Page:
How many younger concertina players are out there?

At the NESI in September this year I was amazed at the lack of young up and coming concertina players of all and any styles and instruments. It makes me sad.

 

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I came across a youtube by 'harpsichordkid' called 'Softly and Tenderly English Concertina'

www.youtube.com/watch?v=dp_WrenN8Jw

 

I loved it, and noticed that he was playing what looked like a cheap Chinese concertina rather like my Scarlatti. The more cheap and cheerful instruments that are available, the more chance people, especially young people, will be able to give it a try. I also think the playability of these cheap instruments is better than they are given credit for by those used to 'the real thing'. An experienced player tried mine and hated it because it felt much harder and slower to work, but of course if it is your first instrument you just take it as it is. Even though I am very excited to be getting a 'proper' instrument for Christmas, I don't regret starting with the Scarlatti at all, and would be happy to go on playing it. I hope it will go on to start someone else off at some point.

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You need to ask the question differently:

How many younger concertina players are out there?

At the NESI in September this year I was amazed at the lack of young up and coming concertina players of all and any styles and instruments. It makes me sad.

 

I think that most (?) of those cheap chinese and concertina connection boxes are bought by young people, just starting their adventure with a concertina - there are plenty on YT, so there are probably much more in reality. And as we discussed in the other thread, all those Elises must have been bought by someone :) As I wrote before: IMHO the reason why you don't see them at NESI or other concertina gatherings is that their musical choices are completely different - many of young players on YT play covers of game music or simple accompaniment of popular songs. Of course there are many, who like and play traditional music, but there is a large group that treats a concertina like a miniature accordion and focus only on modern music. They're probably even lurking here, but will never join this or any similiar site because of "traditionality" of this site. There is a huge generation gap between concertina players, because of history of popularity of our instrument.

 

One other thing - young people nowadays tend to learn everything by themselves rather than taking lessons from old and experienced folks. It is partly because of individuality and a sort of "google effect". And at least in my parts of Europe, we usually don't hang out with people outside of our generation.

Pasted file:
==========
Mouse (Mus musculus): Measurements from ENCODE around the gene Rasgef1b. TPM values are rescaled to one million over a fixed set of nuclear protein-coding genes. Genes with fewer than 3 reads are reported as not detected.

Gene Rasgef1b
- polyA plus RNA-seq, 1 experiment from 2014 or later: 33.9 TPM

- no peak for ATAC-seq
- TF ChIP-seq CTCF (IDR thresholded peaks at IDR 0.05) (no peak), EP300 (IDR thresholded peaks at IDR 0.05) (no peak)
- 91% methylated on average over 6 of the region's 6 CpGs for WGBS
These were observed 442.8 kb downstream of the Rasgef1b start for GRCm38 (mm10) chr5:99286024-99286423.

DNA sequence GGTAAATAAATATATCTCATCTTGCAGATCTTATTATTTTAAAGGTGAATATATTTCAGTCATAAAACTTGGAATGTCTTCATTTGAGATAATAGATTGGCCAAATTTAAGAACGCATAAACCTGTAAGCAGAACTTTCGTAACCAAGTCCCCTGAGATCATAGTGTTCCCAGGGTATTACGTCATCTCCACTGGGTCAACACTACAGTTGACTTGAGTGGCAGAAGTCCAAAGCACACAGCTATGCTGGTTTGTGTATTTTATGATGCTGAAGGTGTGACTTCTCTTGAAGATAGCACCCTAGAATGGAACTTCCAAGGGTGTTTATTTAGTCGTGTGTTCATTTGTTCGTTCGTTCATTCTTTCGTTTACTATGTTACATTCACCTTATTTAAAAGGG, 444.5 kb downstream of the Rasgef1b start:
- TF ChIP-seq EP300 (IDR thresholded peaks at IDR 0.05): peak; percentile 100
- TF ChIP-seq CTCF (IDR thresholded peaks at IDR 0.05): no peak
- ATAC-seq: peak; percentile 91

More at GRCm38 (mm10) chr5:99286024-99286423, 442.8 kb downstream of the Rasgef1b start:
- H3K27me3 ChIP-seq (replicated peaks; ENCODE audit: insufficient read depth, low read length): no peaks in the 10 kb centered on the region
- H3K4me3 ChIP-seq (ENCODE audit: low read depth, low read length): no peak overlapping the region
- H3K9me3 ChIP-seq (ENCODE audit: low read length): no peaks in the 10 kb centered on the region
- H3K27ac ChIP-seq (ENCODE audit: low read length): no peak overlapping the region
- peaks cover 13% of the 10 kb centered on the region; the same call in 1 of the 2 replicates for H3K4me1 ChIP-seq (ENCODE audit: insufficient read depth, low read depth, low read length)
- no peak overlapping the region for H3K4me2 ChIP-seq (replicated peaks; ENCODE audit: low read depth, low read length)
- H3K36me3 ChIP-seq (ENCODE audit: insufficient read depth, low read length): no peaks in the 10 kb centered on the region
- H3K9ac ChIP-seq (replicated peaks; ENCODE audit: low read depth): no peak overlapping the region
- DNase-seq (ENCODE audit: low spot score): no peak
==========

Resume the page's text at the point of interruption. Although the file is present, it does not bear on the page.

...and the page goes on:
To sum up: an "old school" concertina might be in its dawn years, but the new IS coming.

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ireland has gobs of "up and coming young concertina players," at least in proportion to its size there are gobs. they wouldn't want to go to something like NESI--the concertina events they attend are specialized festivals where they can get polishing in serious (but fun) workshops with master teachers and session opportunities to a high standard in the style they are pursuing. the irish music strongholds of the east coast might not have gobs, but they have their share, and they too do their workshop attendance in specialized contexts such as comhaltas events or the catskills....

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In reaction to the few posts right above this one, maybe consider there are huge differences from one place top the next. The situation in Ireland is quite different, huge numbers of young people taking lessons and working away at it. But most are not much interested in internet sites about their instrument, they're the facebook generation.

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Karl's question started a lively discussion. Lively, probably, because it's unanswerable, other than "how could anyone know?"

 

Another interesting but unanswerable question is "what percentage of the world's concertinists are on cnet?"

 

An answerable question would be, "of those cnet members who post, what is their longevity on cnet?" I'm sure there are many members who never post (don't know why I'm sure of it, it's really a guess), but I've noticed, when looking at older posts, names that I never see in current posts. We know why some, such as the late Leo, no longer post. What of the rest? It's not surprising that those who make, repair, or sell concertinas are around for a long time, but how about those of us who are just players?

 

I suppose there might even be a category of folks who hardly ever touch their box any more, but just love the camaraderie of the forum!

 

Mike

 

Edited to change inadvertent "answerable" to "unanswerable" to the cnet question.

Edited by Mike Franch